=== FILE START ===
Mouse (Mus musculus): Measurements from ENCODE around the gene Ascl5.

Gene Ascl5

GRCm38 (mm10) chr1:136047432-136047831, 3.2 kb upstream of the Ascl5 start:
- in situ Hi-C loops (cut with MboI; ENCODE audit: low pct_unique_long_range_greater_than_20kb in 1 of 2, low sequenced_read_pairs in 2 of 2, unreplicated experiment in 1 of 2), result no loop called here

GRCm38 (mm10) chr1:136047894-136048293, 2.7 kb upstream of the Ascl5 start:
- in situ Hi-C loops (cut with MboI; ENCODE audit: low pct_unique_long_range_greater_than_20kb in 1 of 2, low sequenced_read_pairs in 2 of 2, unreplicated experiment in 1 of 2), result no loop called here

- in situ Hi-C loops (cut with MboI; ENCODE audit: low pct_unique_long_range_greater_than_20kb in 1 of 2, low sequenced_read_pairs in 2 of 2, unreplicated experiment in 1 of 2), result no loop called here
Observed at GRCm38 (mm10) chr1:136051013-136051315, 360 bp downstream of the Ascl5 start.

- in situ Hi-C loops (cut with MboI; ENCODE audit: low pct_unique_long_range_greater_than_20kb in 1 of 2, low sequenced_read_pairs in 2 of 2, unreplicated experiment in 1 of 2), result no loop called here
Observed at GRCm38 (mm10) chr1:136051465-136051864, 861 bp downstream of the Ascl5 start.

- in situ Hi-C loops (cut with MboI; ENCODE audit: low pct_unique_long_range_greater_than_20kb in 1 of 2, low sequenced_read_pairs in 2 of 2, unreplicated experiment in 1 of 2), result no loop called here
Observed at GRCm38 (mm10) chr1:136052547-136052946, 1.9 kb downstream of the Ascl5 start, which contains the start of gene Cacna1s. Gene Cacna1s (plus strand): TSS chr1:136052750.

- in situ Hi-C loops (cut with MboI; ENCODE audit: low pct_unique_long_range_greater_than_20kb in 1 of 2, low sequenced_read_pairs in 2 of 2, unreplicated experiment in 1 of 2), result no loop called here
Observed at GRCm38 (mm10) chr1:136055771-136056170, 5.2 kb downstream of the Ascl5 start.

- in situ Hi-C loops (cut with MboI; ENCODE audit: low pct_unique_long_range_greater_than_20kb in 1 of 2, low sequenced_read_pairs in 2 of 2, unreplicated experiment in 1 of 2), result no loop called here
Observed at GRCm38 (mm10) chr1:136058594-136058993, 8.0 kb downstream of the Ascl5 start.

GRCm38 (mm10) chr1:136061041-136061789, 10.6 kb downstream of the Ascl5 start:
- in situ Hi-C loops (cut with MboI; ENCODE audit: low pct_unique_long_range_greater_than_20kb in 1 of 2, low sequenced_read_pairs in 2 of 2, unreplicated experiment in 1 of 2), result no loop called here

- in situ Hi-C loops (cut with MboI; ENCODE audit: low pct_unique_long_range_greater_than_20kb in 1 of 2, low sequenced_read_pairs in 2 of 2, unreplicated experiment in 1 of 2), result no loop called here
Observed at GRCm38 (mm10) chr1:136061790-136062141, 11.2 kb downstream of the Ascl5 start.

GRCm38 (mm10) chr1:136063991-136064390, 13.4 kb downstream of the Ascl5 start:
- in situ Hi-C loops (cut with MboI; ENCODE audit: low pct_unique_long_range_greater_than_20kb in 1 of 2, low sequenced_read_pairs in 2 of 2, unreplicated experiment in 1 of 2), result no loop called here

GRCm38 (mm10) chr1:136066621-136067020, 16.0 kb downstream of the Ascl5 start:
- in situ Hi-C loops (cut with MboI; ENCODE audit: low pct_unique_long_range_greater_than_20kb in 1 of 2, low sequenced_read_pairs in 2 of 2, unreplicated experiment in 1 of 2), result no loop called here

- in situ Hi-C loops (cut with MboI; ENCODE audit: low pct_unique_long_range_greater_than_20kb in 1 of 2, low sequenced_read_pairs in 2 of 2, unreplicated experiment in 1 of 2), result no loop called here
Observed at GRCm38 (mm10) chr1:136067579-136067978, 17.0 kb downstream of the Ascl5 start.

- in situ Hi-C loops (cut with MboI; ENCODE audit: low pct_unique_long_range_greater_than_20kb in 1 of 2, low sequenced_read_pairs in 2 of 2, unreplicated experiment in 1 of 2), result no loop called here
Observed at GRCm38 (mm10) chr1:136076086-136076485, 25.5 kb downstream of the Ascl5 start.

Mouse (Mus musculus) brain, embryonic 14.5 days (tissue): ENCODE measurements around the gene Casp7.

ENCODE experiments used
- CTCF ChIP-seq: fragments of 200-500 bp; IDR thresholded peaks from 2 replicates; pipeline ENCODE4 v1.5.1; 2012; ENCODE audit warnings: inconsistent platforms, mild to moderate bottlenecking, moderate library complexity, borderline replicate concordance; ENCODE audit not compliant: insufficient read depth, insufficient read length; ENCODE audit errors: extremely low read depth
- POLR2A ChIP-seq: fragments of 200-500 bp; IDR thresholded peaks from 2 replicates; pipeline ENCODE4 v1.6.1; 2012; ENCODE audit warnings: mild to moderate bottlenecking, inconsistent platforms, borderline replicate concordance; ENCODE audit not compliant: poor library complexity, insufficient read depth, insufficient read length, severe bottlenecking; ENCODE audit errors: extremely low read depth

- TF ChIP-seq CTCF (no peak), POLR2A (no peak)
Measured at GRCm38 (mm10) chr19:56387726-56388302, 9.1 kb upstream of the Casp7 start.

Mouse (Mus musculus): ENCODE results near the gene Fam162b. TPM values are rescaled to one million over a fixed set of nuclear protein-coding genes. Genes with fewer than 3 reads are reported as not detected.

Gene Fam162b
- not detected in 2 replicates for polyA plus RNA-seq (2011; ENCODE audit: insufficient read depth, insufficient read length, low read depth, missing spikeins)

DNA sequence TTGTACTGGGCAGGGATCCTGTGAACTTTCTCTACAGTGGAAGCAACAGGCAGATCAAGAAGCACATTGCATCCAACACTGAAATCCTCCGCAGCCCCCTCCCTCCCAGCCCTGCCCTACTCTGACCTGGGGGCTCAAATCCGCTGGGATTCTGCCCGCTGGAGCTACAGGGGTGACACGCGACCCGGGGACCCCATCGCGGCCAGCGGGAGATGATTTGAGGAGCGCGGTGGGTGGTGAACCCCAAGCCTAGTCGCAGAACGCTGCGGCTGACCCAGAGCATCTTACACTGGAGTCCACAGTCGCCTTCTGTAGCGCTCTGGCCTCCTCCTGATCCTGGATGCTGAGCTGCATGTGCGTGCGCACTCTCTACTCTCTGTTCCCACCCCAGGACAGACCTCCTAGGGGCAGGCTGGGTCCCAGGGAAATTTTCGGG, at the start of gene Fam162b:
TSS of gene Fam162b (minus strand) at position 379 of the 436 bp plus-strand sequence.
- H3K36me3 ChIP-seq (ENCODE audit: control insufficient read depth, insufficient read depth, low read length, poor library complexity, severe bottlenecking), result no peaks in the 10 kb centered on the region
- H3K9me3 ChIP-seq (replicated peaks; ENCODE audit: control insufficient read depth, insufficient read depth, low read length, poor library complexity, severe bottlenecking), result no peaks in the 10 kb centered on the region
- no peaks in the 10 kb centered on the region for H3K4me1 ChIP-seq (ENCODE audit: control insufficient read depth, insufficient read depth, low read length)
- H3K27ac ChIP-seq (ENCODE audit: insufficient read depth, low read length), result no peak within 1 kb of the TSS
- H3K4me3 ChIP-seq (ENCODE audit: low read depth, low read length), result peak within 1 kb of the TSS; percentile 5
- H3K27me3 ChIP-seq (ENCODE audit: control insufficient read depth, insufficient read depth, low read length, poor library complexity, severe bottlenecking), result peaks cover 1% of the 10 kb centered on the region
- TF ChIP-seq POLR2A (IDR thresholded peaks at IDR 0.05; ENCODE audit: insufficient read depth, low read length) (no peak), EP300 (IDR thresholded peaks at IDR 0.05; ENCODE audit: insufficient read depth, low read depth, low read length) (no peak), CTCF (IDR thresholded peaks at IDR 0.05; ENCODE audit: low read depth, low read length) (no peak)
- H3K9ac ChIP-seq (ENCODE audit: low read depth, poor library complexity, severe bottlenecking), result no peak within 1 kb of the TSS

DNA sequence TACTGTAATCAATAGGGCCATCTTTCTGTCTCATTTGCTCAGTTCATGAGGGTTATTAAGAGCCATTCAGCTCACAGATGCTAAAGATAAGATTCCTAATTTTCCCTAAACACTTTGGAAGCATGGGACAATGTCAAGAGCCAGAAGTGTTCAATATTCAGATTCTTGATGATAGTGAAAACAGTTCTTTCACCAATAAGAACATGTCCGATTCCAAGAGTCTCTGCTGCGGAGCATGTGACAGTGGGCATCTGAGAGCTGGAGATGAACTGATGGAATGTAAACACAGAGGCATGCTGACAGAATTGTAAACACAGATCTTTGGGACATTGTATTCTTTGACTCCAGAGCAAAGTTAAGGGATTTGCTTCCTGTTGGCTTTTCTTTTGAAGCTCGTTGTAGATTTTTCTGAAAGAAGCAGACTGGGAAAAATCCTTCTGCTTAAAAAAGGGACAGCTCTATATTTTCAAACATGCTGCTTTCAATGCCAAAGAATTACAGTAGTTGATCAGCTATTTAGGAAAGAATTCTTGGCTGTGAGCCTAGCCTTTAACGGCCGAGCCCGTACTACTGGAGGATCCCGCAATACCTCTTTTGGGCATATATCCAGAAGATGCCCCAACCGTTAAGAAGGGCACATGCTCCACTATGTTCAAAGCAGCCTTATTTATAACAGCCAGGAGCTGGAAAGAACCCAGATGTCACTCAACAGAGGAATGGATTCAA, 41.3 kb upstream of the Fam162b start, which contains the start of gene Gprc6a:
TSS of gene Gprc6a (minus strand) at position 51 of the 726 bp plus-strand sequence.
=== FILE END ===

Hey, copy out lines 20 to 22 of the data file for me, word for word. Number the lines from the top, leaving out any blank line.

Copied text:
Observed at GRCm38 (mm10) chr1:136061790-136062141, 11.2 kb downstream of the Ascl5 start.

GRCm38 (mm10) chr1:136063991-136064390, 13.4 kb downstream of the Ascl5 start:
- in situ Hi-C loops (cut with MboI; ENCODE audit: low pct_unique_long_range_greater_than_20kb in 1 of 2, low sequenced_read_pairs in 2 of 2, unreplicated experiment in 1 of 2), result no loop called here